Three months after launching a crackdown on baht buses in Pattaya, the army admits it lacks the personnel to enforce its rules on routes and parking.
Maj. Suwit Laklang of the National Council for Peace and Order Banglamung’s office called “hiccups” the frequent incidents of pickup truck taxis driving and parking where they want after the military’s supposed “D-Day” Feb. 1, and argued that the three-month-old regulations were still “fairly new”.
“Slips were to be expected,” the major said.
The NCPO this winter designated seven routes for baht buses to serve and assigned specific trucks to those routes so that all of them wouldn’t simply bog down Second and Beach roads looking for tourists. However, drivers complained several of those routes weren’t profitable enough for them, so many have simply ignored the army dictate and driven where they want.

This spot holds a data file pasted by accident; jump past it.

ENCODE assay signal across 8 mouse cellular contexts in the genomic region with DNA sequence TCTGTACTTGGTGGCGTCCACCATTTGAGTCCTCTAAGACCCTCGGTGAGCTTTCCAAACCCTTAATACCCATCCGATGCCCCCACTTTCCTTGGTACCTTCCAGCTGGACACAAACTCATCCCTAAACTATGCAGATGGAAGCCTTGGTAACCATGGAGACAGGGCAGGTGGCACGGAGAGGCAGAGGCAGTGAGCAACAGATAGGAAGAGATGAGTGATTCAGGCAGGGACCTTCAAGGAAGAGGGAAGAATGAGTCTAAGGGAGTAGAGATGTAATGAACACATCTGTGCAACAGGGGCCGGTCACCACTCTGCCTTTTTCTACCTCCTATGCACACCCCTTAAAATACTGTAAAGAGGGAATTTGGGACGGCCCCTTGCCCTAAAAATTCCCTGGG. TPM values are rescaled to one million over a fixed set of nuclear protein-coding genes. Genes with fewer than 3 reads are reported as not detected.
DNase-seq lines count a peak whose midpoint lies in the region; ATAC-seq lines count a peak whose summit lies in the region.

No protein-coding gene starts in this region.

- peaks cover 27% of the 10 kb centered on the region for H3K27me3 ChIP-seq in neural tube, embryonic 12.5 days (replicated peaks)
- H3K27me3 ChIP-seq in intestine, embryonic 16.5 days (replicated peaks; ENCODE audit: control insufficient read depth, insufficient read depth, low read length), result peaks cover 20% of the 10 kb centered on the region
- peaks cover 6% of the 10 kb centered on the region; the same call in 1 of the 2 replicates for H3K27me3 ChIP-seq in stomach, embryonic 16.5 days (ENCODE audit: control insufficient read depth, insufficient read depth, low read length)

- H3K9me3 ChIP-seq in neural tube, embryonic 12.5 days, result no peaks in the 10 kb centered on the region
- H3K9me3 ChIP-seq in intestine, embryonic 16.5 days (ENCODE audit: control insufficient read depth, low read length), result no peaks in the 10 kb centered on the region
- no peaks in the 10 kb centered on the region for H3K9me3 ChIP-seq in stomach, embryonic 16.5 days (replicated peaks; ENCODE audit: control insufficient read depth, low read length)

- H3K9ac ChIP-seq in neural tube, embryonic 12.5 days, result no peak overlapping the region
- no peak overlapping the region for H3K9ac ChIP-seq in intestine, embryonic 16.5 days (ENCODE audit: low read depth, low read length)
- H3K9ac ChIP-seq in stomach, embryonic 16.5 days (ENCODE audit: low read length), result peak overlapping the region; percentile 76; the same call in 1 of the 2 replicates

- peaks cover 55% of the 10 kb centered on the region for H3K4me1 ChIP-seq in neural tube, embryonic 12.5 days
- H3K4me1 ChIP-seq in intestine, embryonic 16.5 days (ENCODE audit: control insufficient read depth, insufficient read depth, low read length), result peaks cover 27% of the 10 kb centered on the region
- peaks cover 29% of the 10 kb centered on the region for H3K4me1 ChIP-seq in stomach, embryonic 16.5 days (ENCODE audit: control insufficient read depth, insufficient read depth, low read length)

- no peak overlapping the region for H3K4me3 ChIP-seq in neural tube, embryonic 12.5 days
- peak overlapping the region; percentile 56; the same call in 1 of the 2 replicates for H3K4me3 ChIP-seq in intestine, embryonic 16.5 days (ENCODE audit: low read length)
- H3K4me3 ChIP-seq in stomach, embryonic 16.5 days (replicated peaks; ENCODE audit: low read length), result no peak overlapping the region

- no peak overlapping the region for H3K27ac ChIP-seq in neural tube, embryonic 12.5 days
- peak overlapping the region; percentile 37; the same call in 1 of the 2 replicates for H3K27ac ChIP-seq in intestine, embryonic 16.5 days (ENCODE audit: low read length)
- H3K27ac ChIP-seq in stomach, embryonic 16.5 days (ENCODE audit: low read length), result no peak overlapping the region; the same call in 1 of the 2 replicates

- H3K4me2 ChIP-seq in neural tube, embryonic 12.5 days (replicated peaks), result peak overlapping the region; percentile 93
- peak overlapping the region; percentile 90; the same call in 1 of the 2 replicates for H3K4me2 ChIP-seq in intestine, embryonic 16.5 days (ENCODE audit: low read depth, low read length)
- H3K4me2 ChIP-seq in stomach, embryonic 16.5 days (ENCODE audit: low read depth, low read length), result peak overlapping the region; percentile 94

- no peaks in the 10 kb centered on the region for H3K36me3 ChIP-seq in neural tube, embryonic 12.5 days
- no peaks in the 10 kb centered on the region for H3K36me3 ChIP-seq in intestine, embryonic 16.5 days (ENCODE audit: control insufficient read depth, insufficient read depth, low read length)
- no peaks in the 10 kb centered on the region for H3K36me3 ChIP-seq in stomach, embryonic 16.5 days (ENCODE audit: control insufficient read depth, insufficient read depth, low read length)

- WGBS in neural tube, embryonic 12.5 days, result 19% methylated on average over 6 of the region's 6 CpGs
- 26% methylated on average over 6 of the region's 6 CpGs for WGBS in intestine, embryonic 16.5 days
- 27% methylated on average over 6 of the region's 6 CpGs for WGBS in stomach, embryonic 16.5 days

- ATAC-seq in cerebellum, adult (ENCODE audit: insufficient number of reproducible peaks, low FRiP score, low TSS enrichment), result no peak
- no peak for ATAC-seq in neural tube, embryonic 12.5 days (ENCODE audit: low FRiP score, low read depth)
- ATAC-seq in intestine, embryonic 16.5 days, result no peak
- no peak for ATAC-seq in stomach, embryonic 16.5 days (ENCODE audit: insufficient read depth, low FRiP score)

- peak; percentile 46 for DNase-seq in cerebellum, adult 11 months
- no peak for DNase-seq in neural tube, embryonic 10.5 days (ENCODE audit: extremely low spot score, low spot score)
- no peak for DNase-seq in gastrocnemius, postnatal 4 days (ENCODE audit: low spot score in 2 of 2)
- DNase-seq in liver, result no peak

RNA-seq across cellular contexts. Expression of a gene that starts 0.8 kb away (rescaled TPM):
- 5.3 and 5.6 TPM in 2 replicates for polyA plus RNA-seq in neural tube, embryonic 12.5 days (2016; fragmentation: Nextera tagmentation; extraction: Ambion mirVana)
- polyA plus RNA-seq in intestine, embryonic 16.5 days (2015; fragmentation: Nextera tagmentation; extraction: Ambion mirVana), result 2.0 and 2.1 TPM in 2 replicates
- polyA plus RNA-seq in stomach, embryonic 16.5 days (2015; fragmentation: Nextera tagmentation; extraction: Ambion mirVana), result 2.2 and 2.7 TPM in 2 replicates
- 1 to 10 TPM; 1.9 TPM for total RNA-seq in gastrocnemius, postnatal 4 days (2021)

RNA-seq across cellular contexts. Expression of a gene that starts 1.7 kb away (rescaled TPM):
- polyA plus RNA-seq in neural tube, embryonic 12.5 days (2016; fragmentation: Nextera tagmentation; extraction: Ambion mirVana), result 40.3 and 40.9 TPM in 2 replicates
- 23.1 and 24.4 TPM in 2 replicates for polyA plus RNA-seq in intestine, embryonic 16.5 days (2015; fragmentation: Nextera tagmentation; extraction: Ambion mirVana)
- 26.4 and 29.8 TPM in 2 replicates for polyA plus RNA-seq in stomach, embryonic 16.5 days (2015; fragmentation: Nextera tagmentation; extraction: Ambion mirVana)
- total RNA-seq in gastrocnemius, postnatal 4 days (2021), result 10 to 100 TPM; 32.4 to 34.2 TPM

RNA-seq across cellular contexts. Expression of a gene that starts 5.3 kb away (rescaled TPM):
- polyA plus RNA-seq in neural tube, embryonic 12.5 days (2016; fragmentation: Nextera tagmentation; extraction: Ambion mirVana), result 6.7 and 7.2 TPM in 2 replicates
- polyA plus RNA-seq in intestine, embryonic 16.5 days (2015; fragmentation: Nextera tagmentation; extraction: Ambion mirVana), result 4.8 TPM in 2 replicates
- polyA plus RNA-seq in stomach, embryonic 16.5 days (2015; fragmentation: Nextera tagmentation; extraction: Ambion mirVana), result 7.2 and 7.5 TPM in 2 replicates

That includes Soi Buakhao, where the military outlawed buses altogether, as the street is just one lane each direction.
Suwit said more than 360 baht buses have been fined for violating route and parking rules in the past three months with 40 vehicles impounded for at least three days for those “hiccups”.
Impounded vehicles are kept at Photisampan Temple for three days for a first offense, seven days for a second and 15 days for a third. Those caught four or more times can have their licenses revoked. Fines range from 800-1,000 baht.
However, Suwit admitted, the number of vehicles fined and impounded should be much higher. But the army doesn’t have enough soldiers stationed in Pattaya to enforce its will.
He said that could change, acknowledging there has been resistance from drivers. He said the army will hold another meeting on the issue to plan how to force drivers to comply.